Eurozone reported final June manufacturing PMI readings. The headline PMI rose to 63.4 vs. 63.1 preliminary. Germany improved to 65.1 vs. 64.9 preliminary, while France improved to 59.0 vs. 58.6 preliminary. Italy and Spain were now reported, with the former falling a tick from May to 62.2 and the latter rising a whole point from May to 60.4. Elsewhere, Germany reported May retail sales, up 4.2% m/m vs 4.6% expected and a revised -6.8% (was -5.5%) in April. Easing CPI inflation has vindicated the ECB doves, which should accommodative policy continue through H2 to help support the recovery.
Sweden’s Riksbank delivered a dovish hold, as expected. The bank noted progress but warned that “the pandemic is not over, and there are new variants of the virus that are creating uncertainty with the risk of setbacks.” It kept rates steady at 0.0% and maintained its QE program at SEK700 bln, adding that its QE program will be fully utilized by the end of 2021 and that its size will be maintained at least until end- 2022. The flat rate path was extended another quarter to Q3 2024. Of note, the bank addressed the ongoing political uncertainty by noting that “Although the conditions for forming a government are currently uncertain, this is not expected to have a significant impact on economic developments in the short term.”
Bank of Japan released the results of its Q2 Tankan survey. The large manufacturing index rose to 14 vs. 16 expected and 5 in Q1, while the large non-manufacturing rose to 1 vs. 3 expected and -1 in Q1. Of note, the large manufacturing outlook rose to 13 vs. 18 expected and 4 in Q1, while the large non-manufacturing outlook rose to 3 vs. 8 expected and -1 in Q1. Planned all-industry capex came in at 9.6% vs. 7.2% expected and 3.0% in Q1. The Q2 economic outlook remains cloudy due to the extended state of emergency, but Q3 may finally see some improvement if the Tankan survey is to be believed. However, it’s clear that Japan Inc. is not as bullish as consensus believed. Japan also reported final June manufacturing PMI, which rose to 52.4 vs. 51.5 preliminary.
Australia reported May trade data and final June manufacturing PMI. Exports rose 6% m/m, as expected, while imports rose 3% m/m vs. flat expected. The PMI rose to 58.6 vs. 58.4 preliminary. The data have remained firm, and yet half of the nation’s population is now under lockdown as the delta variant spreads. The RBA meets next week and we expect a cautious hold in light of the rising uncertainties. We do not think the RBA will taper yet, but will instead move to a more flexible review so that it can adjust its asset purchases later in H2 as economic circumstances change and the outlook becomes clearer.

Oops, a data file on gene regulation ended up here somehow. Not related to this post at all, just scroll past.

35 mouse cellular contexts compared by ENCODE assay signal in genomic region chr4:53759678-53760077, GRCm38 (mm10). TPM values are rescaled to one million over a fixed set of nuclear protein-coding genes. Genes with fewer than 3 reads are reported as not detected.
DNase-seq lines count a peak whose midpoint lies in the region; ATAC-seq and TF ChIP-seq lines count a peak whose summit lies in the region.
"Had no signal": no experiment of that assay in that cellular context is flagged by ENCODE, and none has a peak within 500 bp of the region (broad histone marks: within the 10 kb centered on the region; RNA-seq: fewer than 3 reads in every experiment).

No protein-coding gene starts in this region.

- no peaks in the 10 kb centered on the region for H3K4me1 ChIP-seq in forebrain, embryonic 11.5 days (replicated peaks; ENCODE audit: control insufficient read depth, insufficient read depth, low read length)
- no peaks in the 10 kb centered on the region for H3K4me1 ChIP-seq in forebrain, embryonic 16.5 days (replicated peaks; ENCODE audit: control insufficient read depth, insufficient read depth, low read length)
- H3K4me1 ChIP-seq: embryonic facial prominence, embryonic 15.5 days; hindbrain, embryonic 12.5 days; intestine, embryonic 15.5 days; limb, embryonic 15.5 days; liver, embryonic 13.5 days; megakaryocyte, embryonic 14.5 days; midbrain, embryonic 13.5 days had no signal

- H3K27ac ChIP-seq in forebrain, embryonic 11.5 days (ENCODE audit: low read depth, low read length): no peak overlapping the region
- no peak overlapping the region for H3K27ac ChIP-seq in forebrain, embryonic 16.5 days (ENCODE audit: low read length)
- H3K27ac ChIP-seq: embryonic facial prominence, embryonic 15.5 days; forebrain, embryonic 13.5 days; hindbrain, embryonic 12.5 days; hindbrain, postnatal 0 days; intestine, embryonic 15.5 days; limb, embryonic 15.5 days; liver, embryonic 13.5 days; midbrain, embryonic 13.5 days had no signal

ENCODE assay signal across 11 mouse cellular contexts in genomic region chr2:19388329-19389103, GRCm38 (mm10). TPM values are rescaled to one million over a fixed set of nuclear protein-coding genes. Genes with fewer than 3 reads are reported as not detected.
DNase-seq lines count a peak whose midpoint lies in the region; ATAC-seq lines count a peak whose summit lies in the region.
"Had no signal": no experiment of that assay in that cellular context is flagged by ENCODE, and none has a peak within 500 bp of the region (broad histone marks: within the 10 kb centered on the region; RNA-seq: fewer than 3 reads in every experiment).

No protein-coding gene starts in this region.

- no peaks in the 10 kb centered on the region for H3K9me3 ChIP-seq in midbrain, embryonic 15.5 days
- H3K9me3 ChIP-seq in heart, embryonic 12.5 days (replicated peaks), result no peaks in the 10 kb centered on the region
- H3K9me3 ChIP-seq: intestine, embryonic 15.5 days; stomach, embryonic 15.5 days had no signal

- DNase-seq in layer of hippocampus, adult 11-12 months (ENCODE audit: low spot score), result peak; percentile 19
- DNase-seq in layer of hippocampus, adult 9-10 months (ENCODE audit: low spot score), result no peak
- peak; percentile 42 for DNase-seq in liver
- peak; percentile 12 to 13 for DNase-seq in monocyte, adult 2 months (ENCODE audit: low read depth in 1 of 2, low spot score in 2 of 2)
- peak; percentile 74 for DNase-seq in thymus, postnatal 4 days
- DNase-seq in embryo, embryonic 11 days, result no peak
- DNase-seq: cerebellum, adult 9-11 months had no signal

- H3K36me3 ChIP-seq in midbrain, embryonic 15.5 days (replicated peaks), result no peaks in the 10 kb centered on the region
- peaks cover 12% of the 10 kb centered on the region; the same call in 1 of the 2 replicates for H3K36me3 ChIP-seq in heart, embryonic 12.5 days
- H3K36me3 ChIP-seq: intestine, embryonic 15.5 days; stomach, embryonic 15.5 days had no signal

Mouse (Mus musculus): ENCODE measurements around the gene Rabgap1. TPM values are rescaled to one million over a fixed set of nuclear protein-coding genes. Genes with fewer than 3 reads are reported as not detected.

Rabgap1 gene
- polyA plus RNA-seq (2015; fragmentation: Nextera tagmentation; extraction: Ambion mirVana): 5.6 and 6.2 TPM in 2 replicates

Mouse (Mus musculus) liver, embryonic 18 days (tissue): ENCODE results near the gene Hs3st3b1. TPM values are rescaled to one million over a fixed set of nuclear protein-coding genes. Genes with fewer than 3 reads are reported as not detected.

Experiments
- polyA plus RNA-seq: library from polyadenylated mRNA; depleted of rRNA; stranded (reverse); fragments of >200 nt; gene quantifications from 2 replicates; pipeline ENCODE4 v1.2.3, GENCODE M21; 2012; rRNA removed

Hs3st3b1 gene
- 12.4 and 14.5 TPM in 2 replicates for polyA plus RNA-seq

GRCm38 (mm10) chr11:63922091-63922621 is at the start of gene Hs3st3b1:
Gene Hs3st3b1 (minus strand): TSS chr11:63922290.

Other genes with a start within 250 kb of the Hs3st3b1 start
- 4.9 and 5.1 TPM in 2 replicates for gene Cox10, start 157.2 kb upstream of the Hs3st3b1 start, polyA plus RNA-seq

China has upped the geopolitical ante when it comes to Taiwan. In a remarkable speech, President Xi Jinping said “we must take resolute action to utterly defeat any attempt toward Taiwan independence,” calling for “complete reunification.” Taiwan’s Mainland Affairs Council reacted to the speech by saying the government will not be intimidated and will “defend the nation’s sovereignty.” Needless to say, Taiwan will be the major geopolitical flashpoint for the region. With every rhetorical escalation, the risk of a policy mistake increases, along with the potential involvement of Western nations and further polarization.
On the data front, PMIs across Asia were on the weak side, suggesting that weaker external demand and supply disruptions are taking a toll. China’s Caixin manufacturing PMI declined to 51.3 in June vs. 52.0 in May, and mirrors the softness seen in the official manufacturing PMI. Taiwan’s reading fell to 57.6 from 62.0, and readings for Vietnam, India, Malaysia and Indonesia were all lower on the month. South Korea and the Philippines bucked the trend with minor increases. Despite the softer readings, PMIs across the region remained in expansionary territory in all cases aside from Vietnam (39.9) and Malaysia (44.1).
Korea reported strong June trade data. Exports rose 39.7% y/y vs. 33.8% expected and 45.6% in May, while imports rose 40.7% y/y vs. 33.6% expected and 37.9% in May. CPI will be reported tomorrow, with headline inflation expected at 2.5% y/y vs. 2.6% in May. Last week, BOK Governor Lee said that policy normalization was now expected to begin in 2021. While not imminent, we should expect the process of "orderly normalization” to start in Q4, pending more information on external demand and the virus outlook. As always, BOK officials are worried about financial stability risks from elevated household debt levels, so they won’t rush into tightening. Next policy meeting is July 15 and no change is expected.